12. 12. Sample Selection  Ten patient rooms and their occupants will be sampled – Two rooms: Sample every day. – Eight additional rooms: Sample weekly.  Addresses the hypothesis: The colonization of the surfaces and patients by potential pathogens is influenced by composition and diversity of the existing microbial community derived from previous occupants of the space. Hospital Microbiome Workshop
  13. 13. Antibiotic Effects on Patient Microflora  Antibiotics dramatically alter the natural microflora of humans. We will be able to monitor the effect of several antibiotic regimens on the skin, nasal, and inguinal fold microbiomes of the subjects in this study. Hospital Microbiome Workshop
  14. 14. Project Timeline  January 2013 – Identify all sampling locations in the building – Begin collecting surface, air, and water samples. – Secure and activate data loggers in patient rooms.  February 2013 – Identify staff members who wish to participate and begin sampling them in their current working environment.  February 23rd, 2013 – Hospital Opens – Identify patients who wish to participate and begin sampling them a they are admitted to the rooms under observation.  January 2014 – Conduct chart reviews after completion of sample collection phase. Hospital Microbiome Workshop
  15. 15. Sample Processing  Swab tips are cut off and placed in a lysis/PCR solution.  After incubation and thorough mixing, aliquots are distributed to 96-well PCR plates in triplicate.  Amplification of 16S/18S/ITS takes place in a qualitative real time (qRT) PCR machine using barcoded primers.  Samples are pooled into groups of 500 and sequenced to a depth of 3,000 read pairs (2 x 150 bp) per sample.  Reads are filtered for quality, merged into 250 bp reads, and demultiplexed based on barcode. Hospital Microbiome Workshop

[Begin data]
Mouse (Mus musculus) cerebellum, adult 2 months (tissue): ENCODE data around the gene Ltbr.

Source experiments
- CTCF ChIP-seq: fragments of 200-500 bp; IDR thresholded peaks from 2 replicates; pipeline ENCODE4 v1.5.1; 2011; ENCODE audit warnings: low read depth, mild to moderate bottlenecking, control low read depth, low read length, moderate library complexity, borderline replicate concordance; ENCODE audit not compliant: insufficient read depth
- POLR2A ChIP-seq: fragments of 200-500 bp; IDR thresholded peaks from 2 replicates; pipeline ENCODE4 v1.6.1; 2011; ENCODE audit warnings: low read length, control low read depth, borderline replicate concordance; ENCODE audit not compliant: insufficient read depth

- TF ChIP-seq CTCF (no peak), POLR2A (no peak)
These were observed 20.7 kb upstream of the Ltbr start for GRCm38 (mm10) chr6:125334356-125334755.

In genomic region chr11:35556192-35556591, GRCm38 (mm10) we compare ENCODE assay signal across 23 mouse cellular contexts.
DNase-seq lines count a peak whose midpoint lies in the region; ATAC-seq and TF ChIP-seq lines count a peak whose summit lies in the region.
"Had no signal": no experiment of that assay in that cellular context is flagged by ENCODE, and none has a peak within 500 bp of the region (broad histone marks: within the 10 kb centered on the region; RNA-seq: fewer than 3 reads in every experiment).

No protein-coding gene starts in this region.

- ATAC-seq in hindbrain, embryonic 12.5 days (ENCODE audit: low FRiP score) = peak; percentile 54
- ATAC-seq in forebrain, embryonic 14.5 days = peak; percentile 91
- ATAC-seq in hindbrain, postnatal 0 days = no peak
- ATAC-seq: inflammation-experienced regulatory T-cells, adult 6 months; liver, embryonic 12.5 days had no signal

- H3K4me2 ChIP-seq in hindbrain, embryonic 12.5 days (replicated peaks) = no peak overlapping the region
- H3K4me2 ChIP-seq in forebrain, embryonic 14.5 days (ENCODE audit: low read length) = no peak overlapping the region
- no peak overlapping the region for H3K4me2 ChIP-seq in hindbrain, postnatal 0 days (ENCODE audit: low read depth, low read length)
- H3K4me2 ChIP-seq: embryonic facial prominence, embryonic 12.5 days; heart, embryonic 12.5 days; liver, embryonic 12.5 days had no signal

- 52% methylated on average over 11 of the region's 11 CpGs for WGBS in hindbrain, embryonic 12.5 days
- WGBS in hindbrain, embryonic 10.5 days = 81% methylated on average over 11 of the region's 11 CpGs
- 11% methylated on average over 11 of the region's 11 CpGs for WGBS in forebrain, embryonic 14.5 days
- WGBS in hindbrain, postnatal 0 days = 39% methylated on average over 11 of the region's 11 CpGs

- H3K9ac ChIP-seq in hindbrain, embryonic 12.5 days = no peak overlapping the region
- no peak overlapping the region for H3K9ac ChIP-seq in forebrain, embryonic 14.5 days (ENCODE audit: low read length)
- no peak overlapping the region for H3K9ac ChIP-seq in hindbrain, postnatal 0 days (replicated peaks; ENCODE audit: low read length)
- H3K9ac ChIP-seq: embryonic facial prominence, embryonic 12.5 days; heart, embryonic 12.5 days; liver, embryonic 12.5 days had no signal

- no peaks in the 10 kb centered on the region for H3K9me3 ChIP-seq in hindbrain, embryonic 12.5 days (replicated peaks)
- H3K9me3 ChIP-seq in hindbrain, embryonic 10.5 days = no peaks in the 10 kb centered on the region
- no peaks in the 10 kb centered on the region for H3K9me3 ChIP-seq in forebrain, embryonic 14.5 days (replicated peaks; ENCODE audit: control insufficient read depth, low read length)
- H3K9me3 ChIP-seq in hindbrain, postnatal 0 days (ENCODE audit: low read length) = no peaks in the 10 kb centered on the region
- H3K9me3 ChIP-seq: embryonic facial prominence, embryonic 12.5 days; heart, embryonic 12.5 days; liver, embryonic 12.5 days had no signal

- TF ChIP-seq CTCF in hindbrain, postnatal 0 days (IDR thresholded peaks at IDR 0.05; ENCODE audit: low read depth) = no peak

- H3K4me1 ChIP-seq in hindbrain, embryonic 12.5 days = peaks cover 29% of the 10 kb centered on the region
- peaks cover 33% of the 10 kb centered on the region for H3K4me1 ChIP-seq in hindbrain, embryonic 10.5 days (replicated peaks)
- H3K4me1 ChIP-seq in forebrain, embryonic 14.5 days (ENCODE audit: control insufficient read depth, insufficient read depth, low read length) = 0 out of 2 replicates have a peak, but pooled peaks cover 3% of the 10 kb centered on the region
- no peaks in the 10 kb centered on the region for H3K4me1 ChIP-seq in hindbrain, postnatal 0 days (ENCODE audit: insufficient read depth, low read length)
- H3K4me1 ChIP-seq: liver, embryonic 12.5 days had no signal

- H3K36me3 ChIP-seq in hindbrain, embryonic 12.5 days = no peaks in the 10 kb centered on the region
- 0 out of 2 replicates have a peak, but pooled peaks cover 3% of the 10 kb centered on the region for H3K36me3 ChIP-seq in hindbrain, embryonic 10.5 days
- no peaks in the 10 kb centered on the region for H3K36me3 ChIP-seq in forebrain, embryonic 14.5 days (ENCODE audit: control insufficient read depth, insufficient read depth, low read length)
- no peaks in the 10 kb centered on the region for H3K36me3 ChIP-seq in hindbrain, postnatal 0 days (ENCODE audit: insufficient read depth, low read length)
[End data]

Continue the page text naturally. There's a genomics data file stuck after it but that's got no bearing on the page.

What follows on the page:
16. 16. Data Analysis  The QIIME software suite will be used to: – Cluster reads into operational taxonomic units (OTUs). – Phylogenetically classify OTUs based on reference databases. – Calculate alpha and beta diversity among samples. – Visualize sample similarity via principle coordinate analysis plots. Caporaso, J. G. et al. Nature Methods 7, 335-336 (2010).
  17. 17. Data Analysis  SourceTracker will be used to: – Identify sources and proportions of contamination on surfaces. – Answer questions such as “What proportion of the air’s microbes originate from a patient’s nasal microbiome?” Knights, D. et al. Nature Methods 8, 761-763 (2011).
  18. 18. Data Analysis  Microbial Assemblage Prediction (MAP) will be used to: – Predict the relative abundance of microorganisms in an environment, given set of environmental conditions. – Simulate how community composition will shift if an environmental variable is altered. Env. Parameter Rhodobacteriales Flavobacteriales Rickettsiales Pseudomonadales Opitutales Vibrionales Rhizobiales Larsen, P. E., Field, D. & Gilbert, J. A. Nature Methods (2012).
  19. 19. Data Analysis  Local Similarity Analysis will be used to: – Identify patterns in microbial succession. E.g. if organism A is blooming now, then organism B will bloom in a few weeks. Gilbert, J. A. et al. The ISME Journal 6, 298-308 (2011).

Editor's Notes

  • 12,392 Samples